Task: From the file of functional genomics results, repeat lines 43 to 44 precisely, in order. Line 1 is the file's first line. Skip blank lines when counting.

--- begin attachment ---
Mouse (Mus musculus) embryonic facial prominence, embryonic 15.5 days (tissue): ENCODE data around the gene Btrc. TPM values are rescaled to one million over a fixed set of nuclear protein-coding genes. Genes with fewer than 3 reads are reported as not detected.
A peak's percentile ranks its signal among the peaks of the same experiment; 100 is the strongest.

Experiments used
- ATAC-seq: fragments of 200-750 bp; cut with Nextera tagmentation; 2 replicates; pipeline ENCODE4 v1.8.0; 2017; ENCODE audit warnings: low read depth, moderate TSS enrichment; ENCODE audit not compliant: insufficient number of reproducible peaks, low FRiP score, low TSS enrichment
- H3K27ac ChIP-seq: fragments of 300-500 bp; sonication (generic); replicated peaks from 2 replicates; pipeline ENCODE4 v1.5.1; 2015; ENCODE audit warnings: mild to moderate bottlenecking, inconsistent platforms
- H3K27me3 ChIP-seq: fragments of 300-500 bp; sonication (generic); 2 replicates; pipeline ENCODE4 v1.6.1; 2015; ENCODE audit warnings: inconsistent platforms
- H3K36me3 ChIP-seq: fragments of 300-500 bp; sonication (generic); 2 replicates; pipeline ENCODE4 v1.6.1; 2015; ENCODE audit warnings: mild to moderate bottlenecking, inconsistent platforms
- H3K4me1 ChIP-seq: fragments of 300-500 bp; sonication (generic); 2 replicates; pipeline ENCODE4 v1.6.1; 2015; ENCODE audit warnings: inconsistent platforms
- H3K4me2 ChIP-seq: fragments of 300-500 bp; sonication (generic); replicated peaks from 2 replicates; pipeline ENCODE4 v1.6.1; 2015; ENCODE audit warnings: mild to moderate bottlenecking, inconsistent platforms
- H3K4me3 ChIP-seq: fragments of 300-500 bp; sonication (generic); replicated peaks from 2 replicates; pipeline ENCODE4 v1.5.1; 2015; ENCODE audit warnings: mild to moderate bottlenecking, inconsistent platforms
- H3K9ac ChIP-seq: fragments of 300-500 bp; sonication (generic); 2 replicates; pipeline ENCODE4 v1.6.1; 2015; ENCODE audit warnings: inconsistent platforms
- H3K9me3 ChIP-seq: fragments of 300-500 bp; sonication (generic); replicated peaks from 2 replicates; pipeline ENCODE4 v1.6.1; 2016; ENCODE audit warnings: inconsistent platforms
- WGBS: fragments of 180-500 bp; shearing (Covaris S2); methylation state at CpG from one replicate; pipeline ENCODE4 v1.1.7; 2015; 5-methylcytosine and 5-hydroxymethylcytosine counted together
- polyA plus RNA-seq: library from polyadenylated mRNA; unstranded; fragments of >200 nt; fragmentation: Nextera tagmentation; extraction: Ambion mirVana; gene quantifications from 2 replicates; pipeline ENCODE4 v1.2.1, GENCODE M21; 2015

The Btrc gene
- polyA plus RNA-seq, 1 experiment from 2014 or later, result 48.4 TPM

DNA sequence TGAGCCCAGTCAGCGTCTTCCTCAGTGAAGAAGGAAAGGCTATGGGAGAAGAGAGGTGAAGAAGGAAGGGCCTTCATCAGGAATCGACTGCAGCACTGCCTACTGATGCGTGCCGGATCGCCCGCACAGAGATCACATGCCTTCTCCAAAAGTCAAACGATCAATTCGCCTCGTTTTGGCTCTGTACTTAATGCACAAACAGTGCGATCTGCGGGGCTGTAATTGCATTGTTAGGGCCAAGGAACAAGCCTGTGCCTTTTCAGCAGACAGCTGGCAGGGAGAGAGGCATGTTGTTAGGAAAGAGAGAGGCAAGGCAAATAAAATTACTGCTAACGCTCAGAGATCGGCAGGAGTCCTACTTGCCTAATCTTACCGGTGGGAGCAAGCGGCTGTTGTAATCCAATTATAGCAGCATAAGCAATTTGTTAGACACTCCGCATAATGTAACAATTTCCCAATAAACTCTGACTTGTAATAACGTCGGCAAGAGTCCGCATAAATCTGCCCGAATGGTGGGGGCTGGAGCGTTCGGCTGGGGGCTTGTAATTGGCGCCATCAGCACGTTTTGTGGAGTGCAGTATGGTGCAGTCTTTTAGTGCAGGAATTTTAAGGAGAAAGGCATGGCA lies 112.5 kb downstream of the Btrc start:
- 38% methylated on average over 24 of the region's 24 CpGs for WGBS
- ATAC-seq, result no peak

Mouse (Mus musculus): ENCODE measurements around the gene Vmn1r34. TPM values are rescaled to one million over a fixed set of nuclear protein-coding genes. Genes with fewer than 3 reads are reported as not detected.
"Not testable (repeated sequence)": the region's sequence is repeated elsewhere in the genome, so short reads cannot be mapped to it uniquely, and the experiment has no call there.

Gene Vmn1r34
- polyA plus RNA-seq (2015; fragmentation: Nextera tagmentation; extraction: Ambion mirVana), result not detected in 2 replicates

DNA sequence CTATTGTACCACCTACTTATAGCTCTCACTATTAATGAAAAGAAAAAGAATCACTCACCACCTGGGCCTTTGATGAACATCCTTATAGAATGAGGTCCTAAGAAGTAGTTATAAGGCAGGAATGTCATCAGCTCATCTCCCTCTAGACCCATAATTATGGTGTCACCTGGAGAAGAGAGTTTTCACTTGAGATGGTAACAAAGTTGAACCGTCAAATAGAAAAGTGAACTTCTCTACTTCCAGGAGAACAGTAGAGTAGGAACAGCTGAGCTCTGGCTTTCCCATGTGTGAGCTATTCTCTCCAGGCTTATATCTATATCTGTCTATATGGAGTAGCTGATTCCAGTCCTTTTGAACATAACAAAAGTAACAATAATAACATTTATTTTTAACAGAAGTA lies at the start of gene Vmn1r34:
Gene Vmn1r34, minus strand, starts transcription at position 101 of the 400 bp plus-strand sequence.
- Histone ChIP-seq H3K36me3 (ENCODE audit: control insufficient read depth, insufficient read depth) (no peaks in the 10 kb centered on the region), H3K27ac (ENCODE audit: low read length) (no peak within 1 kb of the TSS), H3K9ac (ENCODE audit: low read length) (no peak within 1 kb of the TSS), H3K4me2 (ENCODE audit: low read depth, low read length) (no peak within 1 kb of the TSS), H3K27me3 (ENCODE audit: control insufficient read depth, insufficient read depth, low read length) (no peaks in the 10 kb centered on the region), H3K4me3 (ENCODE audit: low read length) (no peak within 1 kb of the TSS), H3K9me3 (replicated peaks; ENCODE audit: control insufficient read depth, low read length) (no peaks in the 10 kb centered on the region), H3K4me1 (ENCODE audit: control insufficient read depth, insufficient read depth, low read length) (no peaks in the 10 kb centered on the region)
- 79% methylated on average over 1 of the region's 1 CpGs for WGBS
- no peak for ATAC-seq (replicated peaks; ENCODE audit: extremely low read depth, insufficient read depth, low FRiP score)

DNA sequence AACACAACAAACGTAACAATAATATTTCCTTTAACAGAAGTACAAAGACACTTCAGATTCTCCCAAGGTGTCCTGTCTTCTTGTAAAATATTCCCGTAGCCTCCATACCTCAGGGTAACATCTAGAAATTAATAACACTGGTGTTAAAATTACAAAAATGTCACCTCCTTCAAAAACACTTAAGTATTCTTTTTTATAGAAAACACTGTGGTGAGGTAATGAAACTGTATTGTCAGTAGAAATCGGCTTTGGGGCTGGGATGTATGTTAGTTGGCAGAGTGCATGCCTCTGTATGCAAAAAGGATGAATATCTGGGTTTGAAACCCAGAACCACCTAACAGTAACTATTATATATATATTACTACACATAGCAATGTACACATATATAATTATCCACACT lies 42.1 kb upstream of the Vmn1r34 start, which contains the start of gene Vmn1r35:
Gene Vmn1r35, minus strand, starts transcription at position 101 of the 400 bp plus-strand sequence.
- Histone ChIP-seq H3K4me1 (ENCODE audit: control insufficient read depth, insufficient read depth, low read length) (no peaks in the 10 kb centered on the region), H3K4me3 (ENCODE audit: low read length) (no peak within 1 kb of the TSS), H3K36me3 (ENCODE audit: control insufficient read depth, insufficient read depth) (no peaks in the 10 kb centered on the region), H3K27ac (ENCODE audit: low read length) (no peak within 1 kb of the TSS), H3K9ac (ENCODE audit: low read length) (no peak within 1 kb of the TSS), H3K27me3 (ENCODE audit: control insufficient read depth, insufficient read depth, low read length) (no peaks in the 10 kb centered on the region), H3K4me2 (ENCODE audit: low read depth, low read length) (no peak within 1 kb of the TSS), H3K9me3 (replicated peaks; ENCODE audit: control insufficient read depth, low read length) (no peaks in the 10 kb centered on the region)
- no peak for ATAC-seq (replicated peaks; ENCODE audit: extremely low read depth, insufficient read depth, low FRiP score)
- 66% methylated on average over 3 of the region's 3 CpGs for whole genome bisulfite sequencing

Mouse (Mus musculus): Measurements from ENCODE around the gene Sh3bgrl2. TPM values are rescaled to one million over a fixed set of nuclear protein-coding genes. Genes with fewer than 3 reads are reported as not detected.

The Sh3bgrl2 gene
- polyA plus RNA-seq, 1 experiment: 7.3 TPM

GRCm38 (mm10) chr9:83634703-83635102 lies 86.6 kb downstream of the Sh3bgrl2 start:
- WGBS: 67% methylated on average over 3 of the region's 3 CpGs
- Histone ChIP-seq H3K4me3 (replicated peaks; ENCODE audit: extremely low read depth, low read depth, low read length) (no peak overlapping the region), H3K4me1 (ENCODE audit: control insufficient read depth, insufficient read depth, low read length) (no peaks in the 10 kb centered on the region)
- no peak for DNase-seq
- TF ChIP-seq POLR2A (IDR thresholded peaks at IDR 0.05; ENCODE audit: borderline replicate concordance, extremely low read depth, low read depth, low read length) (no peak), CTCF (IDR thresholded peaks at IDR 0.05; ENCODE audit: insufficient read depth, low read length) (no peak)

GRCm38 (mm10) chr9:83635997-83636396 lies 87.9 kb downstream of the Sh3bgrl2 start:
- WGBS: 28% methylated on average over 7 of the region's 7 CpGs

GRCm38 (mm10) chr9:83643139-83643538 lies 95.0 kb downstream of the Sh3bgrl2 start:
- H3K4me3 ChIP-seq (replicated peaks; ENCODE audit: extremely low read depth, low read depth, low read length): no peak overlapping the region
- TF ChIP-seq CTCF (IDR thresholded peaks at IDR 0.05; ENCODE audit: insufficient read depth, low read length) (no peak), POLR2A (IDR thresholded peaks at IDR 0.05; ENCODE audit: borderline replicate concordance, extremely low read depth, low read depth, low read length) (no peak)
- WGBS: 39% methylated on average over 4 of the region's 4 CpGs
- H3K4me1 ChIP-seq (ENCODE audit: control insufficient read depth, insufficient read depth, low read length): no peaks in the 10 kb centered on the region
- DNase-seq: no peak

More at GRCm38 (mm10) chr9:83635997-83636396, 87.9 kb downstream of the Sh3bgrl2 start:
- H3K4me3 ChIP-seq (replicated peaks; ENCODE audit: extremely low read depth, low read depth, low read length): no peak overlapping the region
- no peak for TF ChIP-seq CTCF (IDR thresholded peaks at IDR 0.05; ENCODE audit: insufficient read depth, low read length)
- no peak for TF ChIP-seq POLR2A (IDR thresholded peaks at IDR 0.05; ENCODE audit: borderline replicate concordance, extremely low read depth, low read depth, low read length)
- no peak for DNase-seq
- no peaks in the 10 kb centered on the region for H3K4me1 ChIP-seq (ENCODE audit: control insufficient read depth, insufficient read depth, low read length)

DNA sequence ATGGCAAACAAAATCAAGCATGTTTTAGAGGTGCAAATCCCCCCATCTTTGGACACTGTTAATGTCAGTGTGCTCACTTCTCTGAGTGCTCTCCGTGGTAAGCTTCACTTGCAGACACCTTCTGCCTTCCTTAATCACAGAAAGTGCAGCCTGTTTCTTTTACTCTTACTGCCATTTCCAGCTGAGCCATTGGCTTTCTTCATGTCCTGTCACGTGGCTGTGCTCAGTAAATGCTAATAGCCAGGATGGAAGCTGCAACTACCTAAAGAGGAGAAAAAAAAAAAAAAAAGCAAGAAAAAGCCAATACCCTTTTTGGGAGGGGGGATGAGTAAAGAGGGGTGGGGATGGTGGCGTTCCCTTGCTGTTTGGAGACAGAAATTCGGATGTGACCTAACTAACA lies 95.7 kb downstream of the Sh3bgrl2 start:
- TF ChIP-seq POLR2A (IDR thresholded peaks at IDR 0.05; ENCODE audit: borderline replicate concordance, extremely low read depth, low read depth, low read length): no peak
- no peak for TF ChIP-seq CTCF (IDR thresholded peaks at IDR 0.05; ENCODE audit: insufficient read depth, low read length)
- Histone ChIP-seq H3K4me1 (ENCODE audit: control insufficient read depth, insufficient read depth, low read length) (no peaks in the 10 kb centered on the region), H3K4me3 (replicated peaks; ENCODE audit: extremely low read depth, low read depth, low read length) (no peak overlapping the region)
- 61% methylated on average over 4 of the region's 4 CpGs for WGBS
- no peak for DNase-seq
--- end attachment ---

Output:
- WGBS: 28% methylated on average over 7 of the region's 7 CpGs

GRCm38 (mm10) chr9:83643139-83643538 lies 95.0 kb downstream of the Sh3bgrl2 start: